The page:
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So back in 2009 when I was first setting up my home theater system I bought an ONKYO HT-S3200 system. At the time, when I read that the HDMI ports were "passthrough", I naively assumed that simply meant that there would be no decoding/conversion of the video signal within the receiver and the video signal would simply be passed through the system on to the video monitor unaltered. It never even occurred to me that a device designed specifically for the sole purpose of decoding/processing both analog and digital audio would actually NOT decode the audio component of the HDMI signal, and that I would have to run separate optical/coax audio cable from all my sources that use HDMI if I wanted the receiver to output sound from those sources.


Well eventually with some extra cables and some fairly convoluted configurations, I managed to get everything working in spite of that limitation. However, I have since added a couple more sources (new game consoles), and I'm running short on inputs on the existing system, so I'm considering upgrading the receiver and I don't want to make the same mistake again. I'm using a digital projector rather than a TV for my setup so the receiver HAS to handle all audio.


However, almost all the receivers I'm looking at still list their HDMI ports as "passthrough", "pass-thru", or some other variation on the term. Searching around on the term I've found conflicting opinions on whether or not this term still means the audio on the HDMI port will not be processed. I've also seen mention of turning "passthrough" on and off on some models as if its an optional feature. Then there's the "Standby Passthrough" feature a lot of receivers have now, which I can see the advantage of but is not really of concern to me.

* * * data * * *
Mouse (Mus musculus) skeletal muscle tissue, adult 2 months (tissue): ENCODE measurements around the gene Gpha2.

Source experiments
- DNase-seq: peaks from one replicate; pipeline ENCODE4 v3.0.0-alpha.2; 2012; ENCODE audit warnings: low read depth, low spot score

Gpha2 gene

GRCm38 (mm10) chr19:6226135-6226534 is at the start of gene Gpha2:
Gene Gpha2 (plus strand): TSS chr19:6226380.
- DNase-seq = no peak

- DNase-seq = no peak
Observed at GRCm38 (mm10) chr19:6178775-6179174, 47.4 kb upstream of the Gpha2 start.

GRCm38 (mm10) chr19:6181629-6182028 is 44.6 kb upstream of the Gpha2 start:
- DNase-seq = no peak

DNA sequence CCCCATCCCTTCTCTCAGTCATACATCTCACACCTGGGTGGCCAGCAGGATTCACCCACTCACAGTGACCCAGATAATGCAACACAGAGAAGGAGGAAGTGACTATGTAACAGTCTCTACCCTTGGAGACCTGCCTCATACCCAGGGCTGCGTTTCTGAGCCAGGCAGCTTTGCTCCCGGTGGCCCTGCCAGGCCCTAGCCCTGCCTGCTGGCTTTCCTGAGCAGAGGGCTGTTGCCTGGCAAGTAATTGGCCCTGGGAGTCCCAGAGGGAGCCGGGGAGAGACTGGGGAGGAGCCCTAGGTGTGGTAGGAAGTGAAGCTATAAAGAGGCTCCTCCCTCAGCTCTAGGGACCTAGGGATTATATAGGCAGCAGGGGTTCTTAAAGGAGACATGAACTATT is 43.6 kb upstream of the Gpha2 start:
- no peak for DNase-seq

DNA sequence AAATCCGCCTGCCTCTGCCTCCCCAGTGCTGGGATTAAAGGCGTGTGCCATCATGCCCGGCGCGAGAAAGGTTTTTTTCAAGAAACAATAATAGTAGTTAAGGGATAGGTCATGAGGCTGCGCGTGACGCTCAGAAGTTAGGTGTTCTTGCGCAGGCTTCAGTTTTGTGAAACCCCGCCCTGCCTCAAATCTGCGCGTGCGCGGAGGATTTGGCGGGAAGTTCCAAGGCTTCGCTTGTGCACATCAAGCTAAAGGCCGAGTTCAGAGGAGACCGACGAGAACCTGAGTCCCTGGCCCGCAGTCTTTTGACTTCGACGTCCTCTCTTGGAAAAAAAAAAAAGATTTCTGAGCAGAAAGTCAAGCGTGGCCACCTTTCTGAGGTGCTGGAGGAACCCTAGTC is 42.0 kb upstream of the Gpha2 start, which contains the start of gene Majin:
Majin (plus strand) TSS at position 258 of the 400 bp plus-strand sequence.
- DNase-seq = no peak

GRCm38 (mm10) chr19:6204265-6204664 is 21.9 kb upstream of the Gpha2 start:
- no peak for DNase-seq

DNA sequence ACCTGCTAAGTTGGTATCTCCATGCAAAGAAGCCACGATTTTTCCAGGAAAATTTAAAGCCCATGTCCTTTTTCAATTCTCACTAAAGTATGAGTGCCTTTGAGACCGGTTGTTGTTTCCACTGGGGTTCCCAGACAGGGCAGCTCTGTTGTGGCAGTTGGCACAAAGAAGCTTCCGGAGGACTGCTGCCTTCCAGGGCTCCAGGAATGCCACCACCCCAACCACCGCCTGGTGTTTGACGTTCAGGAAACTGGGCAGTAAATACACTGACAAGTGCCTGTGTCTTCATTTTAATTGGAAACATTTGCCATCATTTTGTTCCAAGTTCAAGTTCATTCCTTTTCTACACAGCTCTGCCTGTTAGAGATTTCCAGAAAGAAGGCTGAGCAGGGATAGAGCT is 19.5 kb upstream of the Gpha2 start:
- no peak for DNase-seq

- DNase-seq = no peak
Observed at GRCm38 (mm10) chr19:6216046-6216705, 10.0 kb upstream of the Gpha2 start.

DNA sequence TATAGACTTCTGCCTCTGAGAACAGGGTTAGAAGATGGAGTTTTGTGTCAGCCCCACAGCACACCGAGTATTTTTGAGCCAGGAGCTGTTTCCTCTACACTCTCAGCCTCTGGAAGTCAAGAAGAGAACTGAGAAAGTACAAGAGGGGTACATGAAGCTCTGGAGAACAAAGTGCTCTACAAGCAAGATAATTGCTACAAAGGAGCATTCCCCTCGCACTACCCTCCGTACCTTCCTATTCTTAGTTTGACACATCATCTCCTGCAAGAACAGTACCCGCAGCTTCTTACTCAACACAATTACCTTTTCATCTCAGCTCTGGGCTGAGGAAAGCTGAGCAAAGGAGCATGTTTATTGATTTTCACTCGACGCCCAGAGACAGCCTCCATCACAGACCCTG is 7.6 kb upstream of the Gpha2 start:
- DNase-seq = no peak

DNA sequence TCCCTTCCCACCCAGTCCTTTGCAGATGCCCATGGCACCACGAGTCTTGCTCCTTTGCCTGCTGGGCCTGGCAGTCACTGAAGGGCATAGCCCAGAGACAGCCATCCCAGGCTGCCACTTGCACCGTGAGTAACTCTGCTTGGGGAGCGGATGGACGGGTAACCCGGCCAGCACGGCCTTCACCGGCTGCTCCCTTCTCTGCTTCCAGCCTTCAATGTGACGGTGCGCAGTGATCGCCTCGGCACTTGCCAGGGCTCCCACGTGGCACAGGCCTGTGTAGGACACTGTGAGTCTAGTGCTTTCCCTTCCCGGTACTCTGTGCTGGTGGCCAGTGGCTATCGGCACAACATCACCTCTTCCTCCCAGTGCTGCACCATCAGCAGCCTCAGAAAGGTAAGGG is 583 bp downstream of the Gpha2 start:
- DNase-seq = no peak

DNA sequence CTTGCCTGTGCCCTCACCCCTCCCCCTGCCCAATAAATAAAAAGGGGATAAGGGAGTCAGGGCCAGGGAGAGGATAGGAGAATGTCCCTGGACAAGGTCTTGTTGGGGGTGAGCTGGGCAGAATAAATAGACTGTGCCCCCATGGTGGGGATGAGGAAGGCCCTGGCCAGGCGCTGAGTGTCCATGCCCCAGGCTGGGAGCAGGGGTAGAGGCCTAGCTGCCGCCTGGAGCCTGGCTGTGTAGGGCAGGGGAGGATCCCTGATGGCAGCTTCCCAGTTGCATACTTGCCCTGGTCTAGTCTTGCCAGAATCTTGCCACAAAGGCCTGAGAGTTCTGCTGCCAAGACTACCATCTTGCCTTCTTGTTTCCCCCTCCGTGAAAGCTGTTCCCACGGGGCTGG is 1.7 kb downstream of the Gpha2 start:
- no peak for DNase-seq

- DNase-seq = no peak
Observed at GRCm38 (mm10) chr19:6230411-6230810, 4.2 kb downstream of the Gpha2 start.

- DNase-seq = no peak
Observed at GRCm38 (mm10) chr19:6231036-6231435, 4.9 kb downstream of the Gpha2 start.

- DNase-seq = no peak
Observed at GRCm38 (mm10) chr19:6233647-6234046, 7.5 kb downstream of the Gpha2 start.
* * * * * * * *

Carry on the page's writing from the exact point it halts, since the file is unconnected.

So how am I supposed to figure out if a receiver who's specs say "HDMI (passthrough)" are referring to an optional feature or to the only mode that the HDMI ports operate in? And is it still impossible to pass the video signal through while still processing the audio from HDMI? This is really frustrating.


What I'm looking for is a 5.1 receiver with plenty of HDMI inputs (only 1 output is fine) that is capable of processing the audio from those HDMI inputs so I don't have to run separate audio cables and complicate my setup. I don't need any video processing (though upscaling/encoding of analog sources to output over HDMI would be nice but not required). Its also important that the receiver not introduce any latency on the video signal as this is being used for gaming. And I'm hoping to keep the price around $300. Is this reasonable? Any recommendations?
 

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When you introduce the twitch factor of latency for gaming there's still something to be said for sending video directly to the display. Or you accept that fact that it's not the gear latency causing your gaming to suck... it's the player... Heh.



But by doing so, especially with HDMI, you introduce the gawd-awful nightmare of audio handshaking hassles. As in, your source negotiates with the connected devices to decide what format of audio to send. If one of those devices is a 2-channel only television then you're stuck with that. Pass-through likewise presents that issue, your source has got to be capable of renegotiating the formats during the switch. Most new stuff "sucks less" at doing this, but it's still often a crap-shoot.


So the answer is "it depends" and you'll only know for sure by either finding someone else with exactly the same gear or experimenting with it yourself.
 

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All current AVRs now decode HDMI audio. You don't' need a separate cable for audio. That wont be a problem if you buy a new receiver. Even back in 2009 the majority of them did decode HDMI audio, you just happened to buy an entry level receiver that didn't.


As JD said, "passthrough" nowadays means standby passthru which means the receiver can be in standby mode and the HDMI audio and video will be passed on to the TV. This is convenient for folks that want to watch TV late at night when everyone is asleep and they don't' need the surround system on.


Be aware that your HT-S3200 system uses a passive subwoofer. The sub gets its power from the receiver via the speaker terminals. More than likely a new AVR will require a powered sub which is connected by a dedicated RCA type subwoofer output.


You're probably going to need to upgrade your sub too.
 
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